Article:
I have a confession.
I have never used a SMARTboard. I didn’t use email, or even a computer until university. I’m still a bit taken aback when people refer to me as being “good with technology” because it doesn’t fit the image I had of myself for most of my life.
As a school administrator with a strong belief in not asking staff to do things that you aren’t comfortable doing yourself, I began to explore different digital tools that I hoped would support student learning, as well as my own professional growth. During the beginning of this phase I definitely lived the motto, “fake it till you make it”. However, the more I dabbled, the more I discovered that with technology, there is something newer and “better” around every corner. The fact that it’s impossible to keep up with the rate of change is a deterrent for so many educators who are beginning this journey.
After struggling with this for a while, I decided that I needed to be more specific in choosing a focus, and then go deeper into exploring how I could use it to improve my practice. That leads me to about a year ago when joined Twitter.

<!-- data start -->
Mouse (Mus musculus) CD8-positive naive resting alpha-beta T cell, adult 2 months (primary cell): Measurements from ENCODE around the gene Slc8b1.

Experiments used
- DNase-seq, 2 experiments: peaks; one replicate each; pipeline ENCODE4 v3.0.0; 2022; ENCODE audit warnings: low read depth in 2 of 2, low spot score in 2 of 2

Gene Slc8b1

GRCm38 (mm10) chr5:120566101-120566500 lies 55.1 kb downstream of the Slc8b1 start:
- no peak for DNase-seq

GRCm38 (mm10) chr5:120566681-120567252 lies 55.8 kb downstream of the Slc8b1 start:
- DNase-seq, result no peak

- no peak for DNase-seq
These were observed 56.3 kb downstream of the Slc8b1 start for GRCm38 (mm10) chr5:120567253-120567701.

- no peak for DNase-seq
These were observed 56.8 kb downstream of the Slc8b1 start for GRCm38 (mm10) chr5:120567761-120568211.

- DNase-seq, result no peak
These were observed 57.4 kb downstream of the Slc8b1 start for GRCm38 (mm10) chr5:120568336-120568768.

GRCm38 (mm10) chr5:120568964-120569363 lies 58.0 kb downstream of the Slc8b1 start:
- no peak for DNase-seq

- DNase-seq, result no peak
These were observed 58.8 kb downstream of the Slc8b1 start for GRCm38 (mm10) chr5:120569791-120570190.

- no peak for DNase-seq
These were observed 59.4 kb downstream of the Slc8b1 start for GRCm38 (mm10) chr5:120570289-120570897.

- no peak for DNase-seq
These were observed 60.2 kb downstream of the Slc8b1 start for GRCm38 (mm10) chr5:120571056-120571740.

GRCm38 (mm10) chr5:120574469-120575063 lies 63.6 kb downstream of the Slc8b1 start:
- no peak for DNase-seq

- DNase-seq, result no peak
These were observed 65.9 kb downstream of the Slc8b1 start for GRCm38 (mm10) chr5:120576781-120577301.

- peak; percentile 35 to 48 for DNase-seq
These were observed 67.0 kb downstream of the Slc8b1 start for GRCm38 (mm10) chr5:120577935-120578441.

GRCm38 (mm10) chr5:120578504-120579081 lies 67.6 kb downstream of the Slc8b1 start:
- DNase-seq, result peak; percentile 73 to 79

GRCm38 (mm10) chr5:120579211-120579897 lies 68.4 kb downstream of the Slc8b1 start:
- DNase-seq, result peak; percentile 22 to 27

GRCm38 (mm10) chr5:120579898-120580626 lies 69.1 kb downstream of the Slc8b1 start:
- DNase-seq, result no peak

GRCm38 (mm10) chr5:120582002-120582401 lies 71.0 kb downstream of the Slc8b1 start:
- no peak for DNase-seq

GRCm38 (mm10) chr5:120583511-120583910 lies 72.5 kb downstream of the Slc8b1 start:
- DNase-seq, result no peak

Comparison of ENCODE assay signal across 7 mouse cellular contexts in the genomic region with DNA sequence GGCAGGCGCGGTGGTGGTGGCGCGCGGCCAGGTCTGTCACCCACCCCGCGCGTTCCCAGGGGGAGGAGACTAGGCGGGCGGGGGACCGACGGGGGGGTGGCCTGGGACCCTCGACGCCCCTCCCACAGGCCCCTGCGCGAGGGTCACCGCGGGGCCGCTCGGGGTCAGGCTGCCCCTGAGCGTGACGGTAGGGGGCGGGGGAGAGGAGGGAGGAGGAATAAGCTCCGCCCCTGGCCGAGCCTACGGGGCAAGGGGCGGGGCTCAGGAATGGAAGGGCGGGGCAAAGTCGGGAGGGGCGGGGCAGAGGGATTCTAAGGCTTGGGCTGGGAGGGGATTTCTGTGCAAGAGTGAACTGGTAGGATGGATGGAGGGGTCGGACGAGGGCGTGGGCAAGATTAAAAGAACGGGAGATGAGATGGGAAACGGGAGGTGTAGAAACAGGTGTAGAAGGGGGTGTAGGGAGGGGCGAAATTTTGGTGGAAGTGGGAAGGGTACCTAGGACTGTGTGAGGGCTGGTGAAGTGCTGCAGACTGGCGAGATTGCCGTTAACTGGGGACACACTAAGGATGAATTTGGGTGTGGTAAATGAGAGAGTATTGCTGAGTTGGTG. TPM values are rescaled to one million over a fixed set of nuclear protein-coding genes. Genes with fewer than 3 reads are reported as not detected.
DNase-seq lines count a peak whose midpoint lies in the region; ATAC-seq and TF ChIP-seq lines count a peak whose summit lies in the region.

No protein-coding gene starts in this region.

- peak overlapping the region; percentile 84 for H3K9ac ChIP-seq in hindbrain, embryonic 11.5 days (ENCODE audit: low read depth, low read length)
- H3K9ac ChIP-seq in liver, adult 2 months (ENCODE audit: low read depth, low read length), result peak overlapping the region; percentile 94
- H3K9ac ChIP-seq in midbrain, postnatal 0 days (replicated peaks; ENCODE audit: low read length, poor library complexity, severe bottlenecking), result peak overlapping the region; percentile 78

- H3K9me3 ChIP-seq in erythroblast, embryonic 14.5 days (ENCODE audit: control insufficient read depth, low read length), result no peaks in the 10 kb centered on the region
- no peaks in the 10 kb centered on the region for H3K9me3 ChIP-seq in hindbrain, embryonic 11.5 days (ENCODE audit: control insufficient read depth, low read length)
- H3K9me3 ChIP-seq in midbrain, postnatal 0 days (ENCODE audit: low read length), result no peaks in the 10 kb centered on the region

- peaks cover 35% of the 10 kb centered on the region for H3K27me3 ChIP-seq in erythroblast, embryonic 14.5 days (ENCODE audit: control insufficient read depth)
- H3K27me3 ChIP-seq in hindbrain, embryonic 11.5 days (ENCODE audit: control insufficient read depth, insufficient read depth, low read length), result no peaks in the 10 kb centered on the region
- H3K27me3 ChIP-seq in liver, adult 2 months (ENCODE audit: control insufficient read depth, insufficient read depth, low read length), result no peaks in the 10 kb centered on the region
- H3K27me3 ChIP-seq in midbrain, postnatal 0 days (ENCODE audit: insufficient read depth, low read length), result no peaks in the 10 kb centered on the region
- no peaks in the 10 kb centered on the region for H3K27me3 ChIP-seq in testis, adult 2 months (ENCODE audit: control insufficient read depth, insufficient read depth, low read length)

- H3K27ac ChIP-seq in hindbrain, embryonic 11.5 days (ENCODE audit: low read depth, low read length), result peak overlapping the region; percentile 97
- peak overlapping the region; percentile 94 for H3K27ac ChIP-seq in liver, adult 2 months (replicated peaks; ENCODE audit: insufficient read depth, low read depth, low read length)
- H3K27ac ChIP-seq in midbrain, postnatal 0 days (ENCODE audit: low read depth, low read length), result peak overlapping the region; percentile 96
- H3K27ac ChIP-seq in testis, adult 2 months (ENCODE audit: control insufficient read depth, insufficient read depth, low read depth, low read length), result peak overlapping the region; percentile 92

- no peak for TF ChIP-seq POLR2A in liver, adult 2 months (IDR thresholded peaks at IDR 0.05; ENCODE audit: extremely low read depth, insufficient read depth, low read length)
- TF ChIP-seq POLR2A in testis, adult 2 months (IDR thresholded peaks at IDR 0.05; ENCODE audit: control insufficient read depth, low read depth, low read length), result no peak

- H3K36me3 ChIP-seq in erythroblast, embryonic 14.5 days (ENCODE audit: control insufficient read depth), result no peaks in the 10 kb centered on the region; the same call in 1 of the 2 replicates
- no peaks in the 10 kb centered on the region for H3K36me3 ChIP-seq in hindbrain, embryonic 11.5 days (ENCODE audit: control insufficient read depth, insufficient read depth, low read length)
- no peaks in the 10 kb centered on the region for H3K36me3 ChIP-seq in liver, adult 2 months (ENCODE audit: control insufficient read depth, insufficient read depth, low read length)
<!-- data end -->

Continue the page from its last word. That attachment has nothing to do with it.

I had no idea how to use it at the time, but I knew that I wanted to be purposeful about using it to connect with and learn from other educators. It was at this point that I think I really began my journey into using technology as an accelerator to transform my own learning. It has challenged my thinking, caused me to become more reflective about my practice and it has connected me with people and opportunities that I never would have otherwise experienced.
Fast forward to today. I recently returned from Bring IT Together, my first “Ed Tech” conference, hosted by The Educational Computing Organization of Ontario. Had you asked me five years ago, this is certainly not an event that I would have either been interested in or pictured myself attending. I am pleased to say that I’m leaving the conference with a renewed sense of possibility, passion and pride in my chosen field of education.
My next step is to challenge myself by leading an online book study via Twitter. I have led a number of successful book studies with school staff, but leading one online is new territory for me.